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Television Production Career Info and Education Requirements

Learn about the education and preparation needed to work in television production. Get a quick view of the requirements as well as details about training, job duties and prospects to find out if this is the career for you.

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A career in the television production industry could mean working in a variety of different positions, including filming and editing. If you're interested in television and the way in which it is produced, and if you can see yourself with a behind-the-scenes television career, than you owe it to yourself to take a look at a career in television production.

Essential Information

Television production involves the filming, editing and broadcasting of original programming, sporting events and newscasts. Although viewers see only a few actors, television production is a complicated practice involving hundreds of skilled individuals. Production assistants, producers, and camera operators are some of the many roles associated with television production. Formal education is not required for most television production roles, although it is often preferred.

Required Education Bachelor's degree in film
Other Requirements Internships for experience for production assistants
Projected Job Growth (2014-2024) 2% for camera operators*
Median Salary (2015) $49,080 annually for camera operators*

Source: *U.S. Bureau of Labor Statistics

Production Assistant

Production assistants are entry-level workers who perform a wide range of tasks during production of television programming. A production assistant may copy scripts or run errands for producers or other talent. A few years of experience as a production assistant can lead to a career as a producer or script supervisor.

Education Requirements

Employment as a production assistant doesn't require formal education, but many employers look for applicants with real-world experience. However, bachelor's degrees in film and television studies, broadcasting and communications can prepare graduates for work as production assistants. Many students take advantage of internships to gain experience at production companies and local network affiliates.

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Producer

Producers oversee many aspects of a television show, including hiring the actors and marketing the show. On most television productions, multiple producers are needed to manage details like scripts, sets and props. Executive producers often create shows and operate productions while line producers deal with day-to-day issues like extras and equipment transportation. On news broadcasts, producers often fact check stories and arrange interviews.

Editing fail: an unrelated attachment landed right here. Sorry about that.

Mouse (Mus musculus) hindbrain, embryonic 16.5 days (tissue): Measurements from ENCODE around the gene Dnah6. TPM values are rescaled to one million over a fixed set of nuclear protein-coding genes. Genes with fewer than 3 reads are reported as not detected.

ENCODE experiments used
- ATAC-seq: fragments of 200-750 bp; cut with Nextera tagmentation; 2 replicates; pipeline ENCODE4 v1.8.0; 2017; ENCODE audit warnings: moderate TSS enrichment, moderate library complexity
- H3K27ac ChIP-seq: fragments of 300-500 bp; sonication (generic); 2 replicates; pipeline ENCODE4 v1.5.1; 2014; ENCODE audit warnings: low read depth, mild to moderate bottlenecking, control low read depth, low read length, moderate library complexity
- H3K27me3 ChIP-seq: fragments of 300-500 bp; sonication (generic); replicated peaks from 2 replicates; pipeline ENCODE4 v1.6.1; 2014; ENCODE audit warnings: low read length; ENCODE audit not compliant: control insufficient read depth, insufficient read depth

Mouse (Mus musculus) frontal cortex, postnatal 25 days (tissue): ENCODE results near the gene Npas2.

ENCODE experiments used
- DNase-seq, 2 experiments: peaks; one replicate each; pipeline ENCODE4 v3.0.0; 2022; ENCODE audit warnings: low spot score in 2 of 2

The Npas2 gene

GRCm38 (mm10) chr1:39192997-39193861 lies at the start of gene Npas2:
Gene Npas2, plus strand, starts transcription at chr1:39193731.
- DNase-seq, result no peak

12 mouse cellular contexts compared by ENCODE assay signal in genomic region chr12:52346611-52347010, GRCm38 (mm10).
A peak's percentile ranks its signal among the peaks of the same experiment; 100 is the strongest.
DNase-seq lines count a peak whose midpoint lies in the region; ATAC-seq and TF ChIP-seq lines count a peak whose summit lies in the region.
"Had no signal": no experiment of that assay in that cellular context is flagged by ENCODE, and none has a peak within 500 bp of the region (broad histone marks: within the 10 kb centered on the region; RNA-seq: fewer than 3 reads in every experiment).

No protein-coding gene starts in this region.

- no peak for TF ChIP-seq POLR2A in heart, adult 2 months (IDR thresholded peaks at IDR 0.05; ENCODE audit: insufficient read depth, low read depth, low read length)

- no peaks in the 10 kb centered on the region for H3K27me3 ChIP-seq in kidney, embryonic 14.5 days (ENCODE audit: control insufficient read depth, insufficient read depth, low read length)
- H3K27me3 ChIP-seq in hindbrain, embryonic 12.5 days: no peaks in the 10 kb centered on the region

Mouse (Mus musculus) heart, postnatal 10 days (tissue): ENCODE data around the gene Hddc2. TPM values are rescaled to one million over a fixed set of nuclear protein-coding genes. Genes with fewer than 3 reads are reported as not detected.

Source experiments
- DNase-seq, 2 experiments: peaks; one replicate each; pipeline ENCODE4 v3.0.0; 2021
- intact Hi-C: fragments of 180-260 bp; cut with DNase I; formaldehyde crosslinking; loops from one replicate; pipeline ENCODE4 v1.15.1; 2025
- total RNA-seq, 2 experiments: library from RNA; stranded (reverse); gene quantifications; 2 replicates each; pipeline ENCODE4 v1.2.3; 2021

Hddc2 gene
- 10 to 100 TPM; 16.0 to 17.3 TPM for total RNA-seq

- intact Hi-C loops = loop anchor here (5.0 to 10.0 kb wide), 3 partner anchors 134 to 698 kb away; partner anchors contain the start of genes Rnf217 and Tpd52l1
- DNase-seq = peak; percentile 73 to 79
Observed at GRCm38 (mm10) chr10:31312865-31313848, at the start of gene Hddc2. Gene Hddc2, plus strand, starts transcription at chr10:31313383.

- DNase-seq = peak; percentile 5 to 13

Career Information

The BLS found producers and directors earned a median annual salary of $68,440 in May 2015, though income varies widely. The producers behind highly successful network shows, for example, can earn millions of dollars. Employment of producers and directors is expected to grow 9% between 2014 and 2024, according to the BLS. Producers working in California, New York, and New Jersey earned the highest annual mean salaries in May 2015, BLS data reveals.

Education Requirements

Experience is the most important factor for employment as a producer. Most producers have years of industry experience in various aspects of entertainment as writers, actors and production assistants. Producers possess various levels of education. Some complete undergraduate and graduate degrees in film and televisions studies, such as a Bachelor of Arts in Film or a Master of Fine Arts in Media Studies.

Camera Operator

Tasked with filming television productions and maintaining equipment, camera operators are experienced professionals with knowledge of cameras, production and lighting. Camera operators are expected to work under a variety of conditions for television productions. Though most productions are filmed in studios, camera operators working on newscasts might need to shoot on-location.

Career Information

The BLS says camera operators for television, video and motion pictures earned a median annual salary of $49,080 in May 2015. Employment growth for camera operators is expected to change little; job growth in the field is projected to increase 2% from 2014 to 2024, according to the BLS. Camera operators working in the District of Columbia, New York, and Connecticut earn the highest mean annual salaries.

Education Requirements

To obtain employment as a camera operator, individuals need extensive experience in television production and entertainment. While little or no formal education is necessary, it may be preferred by many employers. Many camera operators start out as interns or production assistants.

There are many different ways to become involved in television production, such as camera operators, production assistants and film producers. Each career has different education requirements, salary ranges and career outlooks. Remember to look over work environment, nature of the work, salary statistics and education requirement information when selecting a career path.

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